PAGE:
Posted Tuesday, July 22, 2008 1:08 PM


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I guess I don't understand why you would need to log the insert... if no changes occur at all, the original data is still available in the original table.

--Jeff Moden
"RBAR is pronounced "ree-bar" and is a "Modenism" for "Row-By-Agonizing-Row".

First step towards the paradigm shift of writing Set Based code:
Stop thinking about what you want to do to a row... think, instead, of what you want to do to a column."

(play on words) "Just because you CAN do something in T-SQL, doesn't mean you SHOULDN'T." --22 Aug 2013

Helpful Links:
How to post code problems
How to post performance problems
Post #538779
Posted Tuesday, July 22, 2008 2:45 PM


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It depends on the logging options you use. If, for example, you just do a heap-dump (all-column-insert) from "inserted" in triggers, you get really fast, really simple logging. About the smallest performance impact you can get from trigger-based logging.

If you do it that way, you don't have "before-and-after" logging, so you end up with what stuff was changed to, but not what it was changed from. In that case, you need the original data to actually have the full trail on it.

It can actually take less disk space, if data is updated more often than it's inserted. If you add 100 rows per day, and do 10,000 updates per day, "after-only" logging, including the inserted data, will be much smaller on the disk than "before-and-after" logging. This is because the data logged is half the size for updates in "after-only" as it is in "before-and-after".

It's easy enough to test. Add two logging triggers to a test table, and two log tables (1 for each trigger). Make one trigger be the usual "before (from 'deleted') and after (from 'inserted')", without logging inserts. Make the other trigger log everything in the "inserted" table, but nothing from "deleted". (Make it fair; if one trigger loads only the columns that were changed, make the other trigger do the same, etc.) Load up the main table with a bunch of rows, 1000 or so. Then do 100-thousand random updates on the table, including various columns. Check the size of the two log tables.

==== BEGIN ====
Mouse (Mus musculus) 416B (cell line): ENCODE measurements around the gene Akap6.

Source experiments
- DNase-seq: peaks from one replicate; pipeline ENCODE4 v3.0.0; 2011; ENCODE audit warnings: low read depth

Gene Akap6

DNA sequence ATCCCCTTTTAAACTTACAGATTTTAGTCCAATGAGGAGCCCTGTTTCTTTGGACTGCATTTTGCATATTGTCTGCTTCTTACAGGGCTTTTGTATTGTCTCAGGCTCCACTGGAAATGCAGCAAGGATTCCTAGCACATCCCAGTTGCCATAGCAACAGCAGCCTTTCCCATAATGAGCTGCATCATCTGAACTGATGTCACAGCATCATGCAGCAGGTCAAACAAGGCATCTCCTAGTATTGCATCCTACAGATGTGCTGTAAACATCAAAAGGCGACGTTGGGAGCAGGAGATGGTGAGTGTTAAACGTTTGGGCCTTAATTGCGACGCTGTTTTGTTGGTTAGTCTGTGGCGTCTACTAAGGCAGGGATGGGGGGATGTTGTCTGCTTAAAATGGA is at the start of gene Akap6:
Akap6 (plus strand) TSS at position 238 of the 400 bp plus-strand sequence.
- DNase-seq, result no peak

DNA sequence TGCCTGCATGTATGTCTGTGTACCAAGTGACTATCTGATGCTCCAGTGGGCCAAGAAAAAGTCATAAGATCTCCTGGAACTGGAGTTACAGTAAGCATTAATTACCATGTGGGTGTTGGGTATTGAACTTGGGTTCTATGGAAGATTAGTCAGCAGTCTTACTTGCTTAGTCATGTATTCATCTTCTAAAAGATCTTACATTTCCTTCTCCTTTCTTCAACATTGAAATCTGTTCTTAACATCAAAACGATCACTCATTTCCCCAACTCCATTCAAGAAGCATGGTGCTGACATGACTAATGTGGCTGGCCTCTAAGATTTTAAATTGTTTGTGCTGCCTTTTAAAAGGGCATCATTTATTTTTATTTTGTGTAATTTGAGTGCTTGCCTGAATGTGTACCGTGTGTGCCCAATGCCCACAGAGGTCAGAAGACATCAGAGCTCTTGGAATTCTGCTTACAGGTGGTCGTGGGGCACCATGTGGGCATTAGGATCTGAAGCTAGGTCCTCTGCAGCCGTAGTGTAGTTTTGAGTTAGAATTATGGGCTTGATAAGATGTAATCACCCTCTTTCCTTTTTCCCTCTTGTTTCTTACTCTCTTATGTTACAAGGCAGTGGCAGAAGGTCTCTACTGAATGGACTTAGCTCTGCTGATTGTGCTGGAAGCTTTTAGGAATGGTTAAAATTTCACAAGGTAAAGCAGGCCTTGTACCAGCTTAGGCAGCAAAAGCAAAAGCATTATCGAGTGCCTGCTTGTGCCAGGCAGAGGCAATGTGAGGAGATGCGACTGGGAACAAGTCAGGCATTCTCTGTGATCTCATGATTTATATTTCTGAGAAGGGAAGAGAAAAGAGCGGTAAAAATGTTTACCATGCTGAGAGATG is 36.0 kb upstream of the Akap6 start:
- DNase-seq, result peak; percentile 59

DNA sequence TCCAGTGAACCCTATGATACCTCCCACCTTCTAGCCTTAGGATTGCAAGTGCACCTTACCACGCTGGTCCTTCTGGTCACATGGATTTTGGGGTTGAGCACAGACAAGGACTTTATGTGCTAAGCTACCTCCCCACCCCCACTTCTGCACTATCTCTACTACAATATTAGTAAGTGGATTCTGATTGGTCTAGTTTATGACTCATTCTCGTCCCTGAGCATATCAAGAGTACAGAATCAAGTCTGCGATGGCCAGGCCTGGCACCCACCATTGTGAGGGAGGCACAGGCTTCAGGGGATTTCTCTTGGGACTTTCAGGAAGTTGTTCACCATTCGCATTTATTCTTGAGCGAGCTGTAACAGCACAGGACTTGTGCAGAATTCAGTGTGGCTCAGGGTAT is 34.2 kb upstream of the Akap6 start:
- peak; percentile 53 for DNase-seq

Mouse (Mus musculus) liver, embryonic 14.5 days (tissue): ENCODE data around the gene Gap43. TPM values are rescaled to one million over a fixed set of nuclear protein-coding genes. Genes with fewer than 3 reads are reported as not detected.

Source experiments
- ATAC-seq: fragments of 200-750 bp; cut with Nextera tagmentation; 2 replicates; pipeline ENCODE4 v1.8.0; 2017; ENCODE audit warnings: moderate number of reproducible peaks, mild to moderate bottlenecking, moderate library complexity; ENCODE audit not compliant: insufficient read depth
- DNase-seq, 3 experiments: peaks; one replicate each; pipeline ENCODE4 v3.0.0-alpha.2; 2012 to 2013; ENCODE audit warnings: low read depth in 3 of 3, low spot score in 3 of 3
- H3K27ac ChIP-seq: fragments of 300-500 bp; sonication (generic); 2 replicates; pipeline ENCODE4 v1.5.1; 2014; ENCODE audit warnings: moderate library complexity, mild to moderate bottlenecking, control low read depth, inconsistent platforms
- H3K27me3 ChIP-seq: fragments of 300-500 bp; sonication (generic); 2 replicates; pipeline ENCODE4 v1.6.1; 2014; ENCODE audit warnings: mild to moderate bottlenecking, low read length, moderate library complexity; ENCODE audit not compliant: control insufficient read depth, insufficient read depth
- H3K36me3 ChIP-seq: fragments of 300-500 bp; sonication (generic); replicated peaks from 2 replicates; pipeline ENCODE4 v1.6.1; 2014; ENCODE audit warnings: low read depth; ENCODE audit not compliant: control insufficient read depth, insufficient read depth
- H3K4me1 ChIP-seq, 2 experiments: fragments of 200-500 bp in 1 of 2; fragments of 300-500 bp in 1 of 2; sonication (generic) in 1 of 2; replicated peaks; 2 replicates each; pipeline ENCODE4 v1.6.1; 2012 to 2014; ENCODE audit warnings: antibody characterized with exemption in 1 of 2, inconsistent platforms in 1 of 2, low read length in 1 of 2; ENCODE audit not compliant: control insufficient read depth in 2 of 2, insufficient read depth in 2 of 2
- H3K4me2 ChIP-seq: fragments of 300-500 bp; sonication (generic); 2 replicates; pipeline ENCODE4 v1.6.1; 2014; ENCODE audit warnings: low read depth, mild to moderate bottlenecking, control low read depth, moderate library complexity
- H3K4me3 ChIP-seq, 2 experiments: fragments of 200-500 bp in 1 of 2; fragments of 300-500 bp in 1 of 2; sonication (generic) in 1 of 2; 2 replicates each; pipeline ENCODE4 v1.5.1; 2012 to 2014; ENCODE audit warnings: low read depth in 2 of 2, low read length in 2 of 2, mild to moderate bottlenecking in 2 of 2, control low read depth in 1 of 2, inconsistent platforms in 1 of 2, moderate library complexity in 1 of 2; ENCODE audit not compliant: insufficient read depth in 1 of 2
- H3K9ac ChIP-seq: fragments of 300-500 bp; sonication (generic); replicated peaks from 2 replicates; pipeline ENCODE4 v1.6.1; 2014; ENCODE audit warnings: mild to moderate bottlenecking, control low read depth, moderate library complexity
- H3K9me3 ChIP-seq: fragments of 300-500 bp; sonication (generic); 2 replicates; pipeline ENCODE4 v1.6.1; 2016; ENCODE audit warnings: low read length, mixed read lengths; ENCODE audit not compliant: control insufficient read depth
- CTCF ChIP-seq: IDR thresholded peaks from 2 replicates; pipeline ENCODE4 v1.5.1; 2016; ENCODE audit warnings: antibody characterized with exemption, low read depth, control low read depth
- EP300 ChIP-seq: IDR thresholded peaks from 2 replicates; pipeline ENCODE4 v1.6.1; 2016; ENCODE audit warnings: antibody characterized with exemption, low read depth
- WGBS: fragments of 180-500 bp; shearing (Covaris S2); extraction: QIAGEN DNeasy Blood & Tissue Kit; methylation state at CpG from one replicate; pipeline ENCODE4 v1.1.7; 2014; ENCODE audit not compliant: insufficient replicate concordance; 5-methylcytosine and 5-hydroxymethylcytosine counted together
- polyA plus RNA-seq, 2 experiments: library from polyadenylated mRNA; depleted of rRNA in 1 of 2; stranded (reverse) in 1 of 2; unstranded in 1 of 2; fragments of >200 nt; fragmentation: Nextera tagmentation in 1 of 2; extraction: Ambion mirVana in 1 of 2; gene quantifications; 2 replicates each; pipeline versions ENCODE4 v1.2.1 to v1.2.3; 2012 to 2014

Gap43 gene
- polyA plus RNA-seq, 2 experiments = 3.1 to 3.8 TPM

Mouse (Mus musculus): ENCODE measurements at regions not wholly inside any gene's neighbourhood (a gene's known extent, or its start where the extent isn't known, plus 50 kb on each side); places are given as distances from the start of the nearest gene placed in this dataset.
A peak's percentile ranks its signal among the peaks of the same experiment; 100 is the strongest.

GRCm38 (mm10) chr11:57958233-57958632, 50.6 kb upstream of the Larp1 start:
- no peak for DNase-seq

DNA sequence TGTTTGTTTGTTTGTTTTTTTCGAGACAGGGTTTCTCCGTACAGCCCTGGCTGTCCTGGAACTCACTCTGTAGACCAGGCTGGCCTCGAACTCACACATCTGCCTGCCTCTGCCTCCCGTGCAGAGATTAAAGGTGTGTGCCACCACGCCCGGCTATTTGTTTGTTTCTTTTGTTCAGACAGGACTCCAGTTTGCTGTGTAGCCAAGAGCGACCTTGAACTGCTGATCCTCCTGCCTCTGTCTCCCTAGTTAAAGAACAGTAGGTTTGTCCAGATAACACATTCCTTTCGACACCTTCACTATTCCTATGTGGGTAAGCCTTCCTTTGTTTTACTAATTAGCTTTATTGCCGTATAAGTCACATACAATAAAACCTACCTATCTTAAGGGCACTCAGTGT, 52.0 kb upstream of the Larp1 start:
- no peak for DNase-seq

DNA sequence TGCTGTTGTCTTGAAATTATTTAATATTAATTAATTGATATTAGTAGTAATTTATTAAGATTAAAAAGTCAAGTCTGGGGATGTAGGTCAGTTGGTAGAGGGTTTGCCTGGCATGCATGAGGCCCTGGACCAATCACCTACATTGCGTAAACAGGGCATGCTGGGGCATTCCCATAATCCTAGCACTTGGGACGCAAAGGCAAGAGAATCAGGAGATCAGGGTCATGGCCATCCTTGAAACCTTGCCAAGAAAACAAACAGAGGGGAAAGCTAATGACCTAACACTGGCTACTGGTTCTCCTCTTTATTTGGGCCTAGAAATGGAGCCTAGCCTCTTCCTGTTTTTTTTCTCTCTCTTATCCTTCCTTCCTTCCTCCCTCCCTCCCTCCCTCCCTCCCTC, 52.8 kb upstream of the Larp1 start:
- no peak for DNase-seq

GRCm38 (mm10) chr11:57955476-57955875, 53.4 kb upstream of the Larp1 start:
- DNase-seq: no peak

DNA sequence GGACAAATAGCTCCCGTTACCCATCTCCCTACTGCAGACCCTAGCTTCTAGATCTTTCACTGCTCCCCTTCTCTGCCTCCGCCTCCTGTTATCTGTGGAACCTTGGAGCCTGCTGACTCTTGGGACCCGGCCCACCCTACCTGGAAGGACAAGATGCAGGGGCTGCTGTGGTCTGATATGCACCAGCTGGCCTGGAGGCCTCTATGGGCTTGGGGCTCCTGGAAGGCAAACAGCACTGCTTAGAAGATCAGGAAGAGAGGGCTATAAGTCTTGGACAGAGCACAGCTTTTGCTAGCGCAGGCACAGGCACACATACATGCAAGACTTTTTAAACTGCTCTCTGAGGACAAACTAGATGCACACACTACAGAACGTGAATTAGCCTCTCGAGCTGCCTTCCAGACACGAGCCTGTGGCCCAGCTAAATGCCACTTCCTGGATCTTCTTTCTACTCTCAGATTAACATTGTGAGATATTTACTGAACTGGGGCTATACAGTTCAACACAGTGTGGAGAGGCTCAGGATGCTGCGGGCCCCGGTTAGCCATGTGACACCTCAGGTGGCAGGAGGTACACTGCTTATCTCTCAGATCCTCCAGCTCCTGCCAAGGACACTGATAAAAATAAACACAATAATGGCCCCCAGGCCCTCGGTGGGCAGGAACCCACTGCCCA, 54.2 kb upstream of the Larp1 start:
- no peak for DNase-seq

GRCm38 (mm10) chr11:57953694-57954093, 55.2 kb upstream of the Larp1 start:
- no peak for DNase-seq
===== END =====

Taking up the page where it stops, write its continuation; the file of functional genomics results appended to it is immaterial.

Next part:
Here's an example:

create table LogTest2 (
ID int identity primary key,
Col1 varchar(100),
Col2 varchar(100))
go
create table LogTest2_Log1 (
LogID int identity primary key,
LogDate datetime not null default(getdate()),
ID int,
Col1_From varchar(100),
Col1_To varchar(100),
Col2_From varchar(100),
Col2_To varchar(100),
Act char(1))
go
create table LogTest2_Log2 (
LogID int identity primary key,
LogDate datetime not null default(getdate()),
ID int,
Col1 varchar(100),
Col2 varchar(100),
Act char(1))
go
create trigger LogTest2_L1 on dbo.LogTest2
after update, delete
as
insert into dbo.logtest2_log1 (id, col1_from, col1_to, col2_from, col2_to, act)
select isnull(i.id, d.id), d.col1, i.col1, d.col2, i.col2,
case
when i.id is null then 'D'
else 'U'
end
from inserted i
right outer join deleted d
on i.id = d.id;
go
create trigger LogTest2_L2 on dbo.LogTest2
after insert, update, delete
as
insert into dbo.logtest2_log2 (id, col1, col2, act)
select i.id, i.col1, i.col2,
case
when i.id is not null and d.id is not null then 'U'
else 'I'
end
from inserted i
left outer join deleted d
on i.id = d.id

insert into dbo.logtest2_log2 (id, act)
select d.id, 'D'
from deleted d
left outer join inserted i
on d.id = i.id
where i.id is null;
go
set nocount on

insert into dbo.logtest2 (col1, col2)
select number, number
from dbo.numbers
where number between 1 and 1000
go
update dbo.logtest2
set col1 = checksum(newid()), col2 = checksum(newid())